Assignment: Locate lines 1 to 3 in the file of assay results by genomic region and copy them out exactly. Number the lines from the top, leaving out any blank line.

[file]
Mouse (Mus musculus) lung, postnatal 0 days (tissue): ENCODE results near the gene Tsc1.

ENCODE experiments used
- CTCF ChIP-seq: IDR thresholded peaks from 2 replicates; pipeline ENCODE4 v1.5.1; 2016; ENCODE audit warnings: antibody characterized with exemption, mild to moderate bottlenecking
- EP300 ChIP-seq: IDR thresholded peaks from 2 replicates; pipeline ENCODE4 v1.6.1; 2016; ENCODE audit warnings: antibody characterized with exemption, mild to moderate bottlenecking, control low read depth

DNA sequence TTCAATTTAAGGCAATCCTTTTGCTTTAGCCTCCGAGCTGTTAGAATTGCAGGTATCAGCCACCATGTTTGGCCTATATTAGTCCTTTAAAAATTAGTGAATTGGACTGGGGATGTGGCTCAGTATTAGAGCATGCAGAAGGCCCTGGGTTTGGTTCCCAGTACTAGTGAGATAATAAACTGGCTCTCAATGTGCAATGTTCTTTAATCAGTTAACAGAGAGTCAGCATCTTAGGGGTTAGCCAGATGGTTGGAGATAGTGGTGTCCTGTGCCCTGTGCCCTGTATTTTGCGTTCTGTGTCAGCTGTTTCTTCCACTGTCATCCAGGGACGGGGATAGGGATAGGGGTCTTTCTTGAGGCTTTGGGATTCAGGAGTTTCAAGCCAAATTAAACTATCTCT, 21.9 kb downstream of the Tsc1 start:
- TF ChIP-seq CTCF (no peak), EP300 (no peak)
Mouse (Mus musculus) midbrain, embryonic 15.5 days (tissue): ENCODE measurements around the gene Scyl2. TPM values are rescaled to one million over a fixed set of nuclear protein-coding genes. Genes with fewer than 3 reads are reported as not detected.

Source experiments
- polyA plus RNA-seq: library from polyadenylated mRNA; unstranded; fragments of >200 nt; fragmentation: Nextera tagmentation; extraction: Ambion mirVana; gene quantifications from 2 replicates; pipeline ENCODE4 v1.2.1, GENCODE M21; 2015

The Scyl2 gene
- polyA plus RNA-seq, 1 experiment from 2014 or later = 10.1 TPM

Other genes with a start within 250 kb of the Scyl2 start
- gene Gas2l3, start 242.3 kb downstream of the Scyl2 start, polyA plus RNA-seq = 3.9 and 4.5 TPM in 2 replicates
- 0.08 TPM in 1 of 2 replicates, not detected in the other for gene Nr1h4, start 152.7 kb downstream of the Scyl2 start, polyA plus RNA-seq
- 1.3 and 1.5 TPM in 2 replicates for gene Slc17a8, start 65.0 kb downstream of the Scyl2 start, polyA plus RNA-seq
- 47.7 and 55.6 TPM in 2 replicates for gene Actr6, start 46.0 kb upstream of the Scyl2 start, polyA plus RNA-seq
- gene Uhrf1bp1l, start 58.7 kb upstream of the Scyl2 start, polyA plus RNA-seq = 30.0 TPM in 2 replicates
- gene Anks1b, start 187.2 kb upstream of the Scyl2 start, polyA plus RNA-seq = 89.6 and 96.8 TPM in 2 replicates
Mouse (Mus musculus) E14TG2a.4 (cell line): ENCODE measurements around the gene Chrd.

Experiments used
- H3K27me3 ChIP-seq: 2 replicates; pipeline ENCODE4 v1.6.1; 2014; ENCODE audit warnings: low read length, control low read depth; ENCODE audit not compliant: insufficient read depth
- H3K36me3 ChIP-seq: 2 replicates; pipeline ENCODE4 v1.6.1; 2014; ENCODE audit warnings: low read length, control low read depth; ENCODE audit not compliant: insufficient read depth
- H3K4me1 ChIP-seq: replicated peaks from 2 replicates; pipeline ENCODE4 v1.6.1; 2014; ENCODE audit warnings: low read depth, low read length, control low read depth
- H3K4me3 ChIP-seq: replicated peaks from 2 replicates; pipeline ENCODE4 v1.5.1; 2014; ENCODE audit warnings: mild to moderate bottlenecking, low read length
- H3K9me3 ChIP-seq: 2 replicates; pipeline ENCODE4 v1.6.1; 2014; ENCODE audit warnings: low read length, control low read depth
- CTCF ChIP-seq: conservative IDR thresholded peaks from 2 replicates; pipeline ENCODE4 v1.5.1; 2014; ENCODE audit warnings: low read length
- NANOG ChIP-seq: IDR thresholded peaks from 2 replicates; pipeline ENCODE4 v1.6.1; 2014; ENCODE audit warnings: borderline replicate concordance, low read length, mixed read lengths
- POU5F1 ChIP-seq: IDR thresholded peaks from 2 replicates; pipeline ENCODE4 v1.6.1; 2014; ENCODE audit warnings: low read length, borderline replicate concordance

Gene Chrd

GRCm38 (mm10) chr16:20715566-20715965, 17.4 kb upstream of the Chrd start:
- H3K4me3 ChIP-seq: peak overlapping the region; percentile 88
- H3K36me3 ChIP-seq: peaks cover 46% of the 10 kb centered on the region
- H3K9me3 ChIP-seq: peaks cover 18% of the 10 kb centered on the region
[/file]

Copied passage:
Mouse (Mus musculus) lung, postnatal 0 days (tissue): ENCODE results near the gene Tsc1.

ENCODE experiments used
- CTCF ChIP-seq: IDR thresholded peaks from 2 replicates; pipeline ENCODE4 v1.5.1; 2016; ENCODE audit warnings: antibody characterized with exemption, mild to moderate bottlenecking